I was good at praying at one point in my life; when I was in my undergraduate degree I would pray often, most of it would be without words, and God was never really far from my mind. It was a source of great joy and comfort for me, and I look back to that time as when I caught a glimpse of God. It’s the kind of experience that I am incredibly grateful to have had, and am incredibly grateful to have a community that can assure me that I am not strange for it.

I am no longer good at praying. I have tried over the past few years to get back into it, but how can I possibly have a methodical way to get back to praying spontaneously without words? And what good is prayer anyway? I’m not even sure how I feel about intercessory prayer, and if God is omniscient, omnipotent, and omnibenevolent –

I need to stop there. Lent is a time for turning around in your life, and since I do not pray and therefore have a hard time even being able to tell if I’m far away from God, this is something I feel like I need to do.

What I have decided to do this lent is a prayer journal. So far, the thing I have noticed is that I have been writing down a lot about God in creation. I hope to notice more as I go along, and think more on how my Lenten discipline of praying with a prayer journal is going in my next blog posts. Is anyone else having any interesting insights in their Lenten discipline? Does anyone else have a hard time with prayer?



3 comments on “Prayer

  1. Pamela – I have found using a journal to be incredibly helpful in my prayer life – somehow I process differently when I write…
    My own discipline of sketching every day during Lent was difficult last week when my routines changed and I couldn’t fit it in! But I am hoping as things are more ‘normal’ this week, it will get easier. I do notice that if I sketch in the evening, my brain is different afterwards – partly because I have taken a break from all those words!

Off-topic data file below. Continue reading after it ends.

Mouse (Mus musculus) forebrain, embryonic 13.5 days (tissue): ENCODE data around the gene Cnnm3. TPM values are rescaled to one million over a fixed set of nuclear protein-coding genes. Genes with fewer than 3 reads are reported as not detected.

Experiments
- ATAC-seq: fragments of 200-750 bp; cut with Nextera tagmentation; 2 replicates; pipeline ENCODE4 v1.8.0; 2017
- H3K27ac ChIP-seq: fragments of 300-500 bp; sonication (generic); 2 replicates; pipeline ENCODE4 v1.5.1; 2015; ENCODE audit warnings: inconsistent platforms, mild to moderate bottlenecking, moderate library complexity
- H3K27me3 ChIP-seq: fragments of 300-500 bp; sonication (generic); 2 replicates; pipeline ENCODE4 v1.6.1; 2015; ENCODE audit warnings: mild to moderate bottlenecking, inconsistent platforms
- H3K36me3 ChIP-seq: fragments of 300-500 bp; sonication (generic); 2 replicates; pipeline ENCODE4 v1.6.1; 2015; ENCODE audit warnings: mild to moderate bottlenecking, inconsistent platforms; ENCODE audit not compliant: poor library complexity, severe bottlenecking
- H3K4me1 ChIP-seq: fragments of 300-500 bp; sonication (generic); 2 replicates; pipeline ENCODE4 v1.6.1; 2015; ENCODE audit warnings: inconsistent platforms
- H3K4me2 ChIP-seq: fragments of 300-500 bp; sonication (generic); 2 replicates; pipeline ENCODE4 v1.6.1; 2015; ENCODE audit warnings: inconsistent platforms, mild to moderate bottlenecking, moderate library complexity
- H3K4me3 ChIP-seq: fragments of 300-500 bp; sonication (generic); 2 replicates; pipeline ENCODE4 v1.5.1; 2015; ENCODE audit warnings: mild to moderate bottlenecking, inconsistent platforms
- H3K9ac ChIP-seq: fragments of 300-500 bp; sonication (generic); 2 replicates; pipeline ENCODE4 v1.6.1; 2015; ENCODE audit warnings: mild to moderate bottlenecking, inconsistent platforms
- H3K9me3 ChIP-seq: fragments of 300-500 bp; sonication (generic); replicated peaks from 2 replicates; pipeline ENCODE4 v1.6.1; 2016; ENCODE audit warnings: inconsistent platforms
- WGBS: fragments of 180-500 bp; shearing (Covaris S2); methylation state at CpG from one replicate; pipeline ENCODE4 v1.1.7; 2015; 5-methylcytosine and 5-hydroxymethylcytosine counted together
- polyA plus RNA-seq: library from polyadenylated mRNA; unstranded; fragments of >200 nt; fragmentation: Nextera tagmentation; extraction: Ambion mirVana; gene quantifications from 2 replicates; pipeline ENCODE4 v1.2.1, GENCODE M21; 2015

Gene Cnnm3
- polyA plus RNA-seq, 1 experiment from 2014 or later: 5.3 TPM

2. awanthony says:

    You bring up a good point, Pamela. If God knows all, including the content of our prayers before we pray, then why bother? Although this concept is closely related to the pre-destination/free will debate which I contemplate often, I had not made the connection with respect to prayer until reading your post. The answer that occurs to me is that the purpose of prayer is not to let God know what is on our minds (because God already knows), instead the intent is the opposite; to keep us mindful of God and to maintain our relationship with God. God does not need us to pray, but God knows that we to need to pray, therefore it is important to do so. In that regard prayer need not be word-based in order to be beneficial to us.

    • Pamela says:

      I think it’s a good point that you bring up, and I have heard it before, but something feels wrong about it, it feels like we’re explaining things away. I certainly don’t go for pre-destination, but I feel like the answer might be more complex than either of these ideas.

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